A UCLA professor allows his students to cheat on his game theory exam, he even allowed bribery without reporting it to the dean (although he would not actually accept the bribes). Taking a flipped classroom one step further, this professor decided to flip his test. He gave his students oneContinue Reading +
Posted on March 15th, 2012 by David Coffey
When learners enter my class the first day of the semester, they typically see the following projected on the front board:
Sooner or later, the cups draw a learner’s attention and the question is asked: “What are these for?” Which is closely followed by, “Is it some sort of stop light?”
Indeed, three cups are stacked in the midst of each table group – a green, a yellow, and a red cup. And they do represent a sort of stop light but it is for me, not for them. I explain that when a group is showing green I interpret that to mean that the group is making good progress. If yellow is showing, I know that they have a question but that it isn’t stopping them from moving forward. I try to get to these groups when I can, and sometimes they work out the issue themselves. Red means that a group is stuck and needs help in order to get moving again. Connecting with them becomes a priority for me. Some teachers use index cards instead of cups, but I like the cups because I can hear them being re-stacked when a question arises – even when my back is turned.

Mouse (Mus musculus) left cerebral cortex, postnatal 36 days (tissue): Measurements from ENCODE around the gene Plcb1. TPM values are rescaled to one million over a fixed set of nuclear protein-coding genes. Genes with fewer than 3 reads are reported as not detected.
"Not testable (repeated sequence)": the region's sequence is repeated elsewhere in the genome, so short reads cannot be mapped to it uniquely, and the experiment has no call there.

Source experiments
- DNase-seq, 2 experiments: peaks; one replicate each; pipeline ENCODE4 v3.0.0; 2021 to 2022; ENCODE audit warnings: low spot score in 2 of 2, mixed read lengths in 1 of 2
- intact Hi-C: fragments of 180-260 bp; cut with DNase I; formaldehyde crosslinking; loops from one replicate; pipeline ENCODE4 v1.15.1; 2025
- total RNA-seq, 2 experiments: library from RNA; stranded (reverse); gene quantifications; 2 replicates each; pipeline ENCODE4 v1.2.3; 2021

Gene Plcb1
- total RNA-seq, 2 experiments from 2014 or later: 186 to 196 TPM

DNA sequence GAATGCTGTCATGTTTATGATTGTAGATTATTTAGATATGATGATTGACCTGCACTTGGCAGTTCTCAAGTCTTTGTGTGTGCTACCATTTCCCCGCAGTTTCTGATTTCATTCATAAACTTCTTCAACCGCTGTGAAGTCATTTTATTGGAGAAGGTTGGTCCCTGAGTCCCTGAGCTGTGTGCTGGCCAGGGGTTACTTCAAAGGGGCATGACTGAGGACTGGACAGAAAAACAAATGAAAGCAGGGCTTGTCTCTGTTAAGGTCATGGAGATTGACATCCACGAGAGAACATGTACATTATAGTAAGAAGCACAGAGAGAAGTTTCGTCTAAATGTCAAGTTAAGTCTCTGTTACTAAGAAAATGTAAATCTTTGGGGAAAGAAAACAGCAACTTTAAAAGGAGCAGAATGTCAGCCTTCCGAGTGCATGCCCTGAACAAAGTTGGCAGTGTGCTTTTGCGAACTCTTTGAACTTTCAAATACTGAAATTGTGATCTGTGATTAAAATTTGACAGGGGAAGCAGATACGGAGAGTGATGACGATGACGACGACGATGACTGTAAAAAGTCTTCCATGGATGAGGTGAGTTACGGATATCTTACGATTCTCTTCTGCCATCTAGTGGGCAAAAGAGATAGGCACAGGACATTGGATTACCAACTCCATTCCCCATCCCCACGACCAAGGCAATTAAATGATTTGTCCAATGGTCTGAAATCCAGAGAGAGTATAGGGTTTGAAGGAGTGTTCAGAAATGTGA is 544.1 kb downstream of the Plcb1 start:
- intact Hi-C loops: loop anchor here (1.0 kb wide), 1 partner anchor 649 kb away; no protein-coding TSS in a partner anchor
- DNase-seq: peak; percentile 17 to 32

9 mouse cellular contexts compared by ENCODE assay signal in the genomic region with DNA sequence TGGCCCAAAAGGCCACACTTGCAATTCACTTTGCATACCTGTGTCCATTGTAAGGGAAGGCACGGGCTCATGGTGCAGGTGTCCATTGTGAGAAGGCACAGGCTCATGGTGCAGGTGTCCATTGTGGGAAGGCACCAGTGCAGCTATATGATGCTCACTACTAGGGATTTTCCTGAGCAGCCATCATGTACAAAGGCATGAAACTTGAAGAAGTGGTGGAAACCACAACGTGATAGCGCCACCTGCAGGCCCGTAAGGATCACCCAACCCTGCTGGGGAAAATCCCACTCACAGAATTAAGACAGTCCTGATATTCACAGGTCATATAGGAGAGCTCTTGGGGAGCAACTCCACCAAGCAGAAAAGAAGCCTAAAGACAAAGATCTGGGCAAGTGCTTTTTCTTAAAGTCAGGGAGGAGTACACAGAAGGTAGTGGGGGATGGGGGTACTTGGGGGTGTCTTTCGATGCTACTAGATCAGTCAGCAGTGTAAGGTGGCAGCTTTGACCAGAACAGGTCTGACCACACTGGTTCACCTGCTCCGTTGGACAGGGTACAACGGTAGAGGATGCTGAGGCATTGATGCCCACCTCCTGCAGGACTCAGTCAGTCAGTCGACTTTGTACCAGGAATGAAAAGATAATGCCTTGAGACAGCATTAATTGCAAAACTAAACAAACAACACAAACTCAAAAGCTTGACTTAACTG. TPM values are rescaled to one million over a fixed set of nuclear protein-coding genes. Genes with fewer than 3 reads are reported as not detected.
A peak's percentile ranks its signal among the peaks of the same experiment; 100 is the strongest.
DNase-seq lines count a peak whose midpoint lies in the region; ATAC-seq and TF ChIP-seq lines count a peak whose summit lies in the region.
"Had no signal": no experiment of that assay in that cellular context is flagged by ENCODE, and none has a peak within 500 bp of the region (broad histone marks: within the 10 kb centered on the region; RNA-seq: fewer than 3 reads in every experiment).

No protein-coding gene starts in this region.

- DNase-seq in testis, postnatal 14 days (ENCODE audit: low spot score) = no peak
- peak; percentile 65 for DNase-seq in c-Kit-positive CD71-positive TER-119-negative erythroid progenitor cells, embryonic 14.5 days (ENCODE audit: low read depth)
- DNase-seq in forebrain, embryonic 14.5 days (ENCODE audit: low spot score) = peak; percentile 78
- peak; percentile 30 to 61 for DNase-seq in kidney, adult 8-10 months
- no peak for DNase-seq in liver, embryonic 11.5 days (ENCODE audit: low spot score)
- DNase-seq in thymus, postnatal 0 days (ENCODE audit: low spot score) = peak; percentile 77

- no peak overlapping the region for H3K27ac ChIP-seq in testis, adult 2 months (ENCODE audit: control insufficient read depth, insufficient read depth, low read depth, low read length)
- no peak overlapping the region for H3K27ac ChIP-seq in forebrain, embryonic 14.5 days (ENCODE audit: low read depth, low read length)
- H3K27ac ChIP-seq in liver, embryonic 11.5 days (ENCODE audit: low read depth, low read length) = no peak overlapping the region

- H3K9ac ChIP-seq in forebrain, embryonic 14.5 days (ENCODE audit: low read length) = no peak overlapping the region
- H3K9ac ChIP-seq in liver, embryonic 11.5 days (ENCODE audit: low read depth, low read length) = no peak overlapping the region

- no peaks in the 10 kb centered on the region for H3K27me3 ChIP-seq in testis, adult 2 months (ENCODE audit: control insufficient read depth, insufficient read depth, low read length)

Early in the semester, learners will often raise their hands without changing the cups. I always try to ask, “What kind of question is it: red or yellow?” This helps them to be metacognitive and not let every little question sidetrack their efforts. A student teacher told me how using the cups in his class significantly reduced the number of needless questions being asked. The kids told the student teacher that when they took the time to consider their questions often they realized they could answer the questions themselves.
I even have my learners use “red cup” or “yellow cup” in the subject lines of their email questions to me so I know what kind of priority I ought to assign each emails. But I was a bit mystified when I got an email from a recent graduate who had written “Green Cup” as the subject. It read:
I was in the middle of grading quizes during my planning period and thinking about my todo list for the end of this first grading period and I was struck by this thought. I feel confident, calm, and content with how this semester is going. Granted, there are many things I already decided to change for next year. However, I do not feel a great deal of stress or anxeity. The COE and student teaching was an intense program and very stressful but it wasn’t until just now that I realized how much I learned and how well it prepared me to have a classroom of my own. There are still things (like classroom management) that I am continuing to work on, but for the most part everything is going very well. I just wanted to say thank you for the support you provided though out my time in the COE.
Hope all is going well.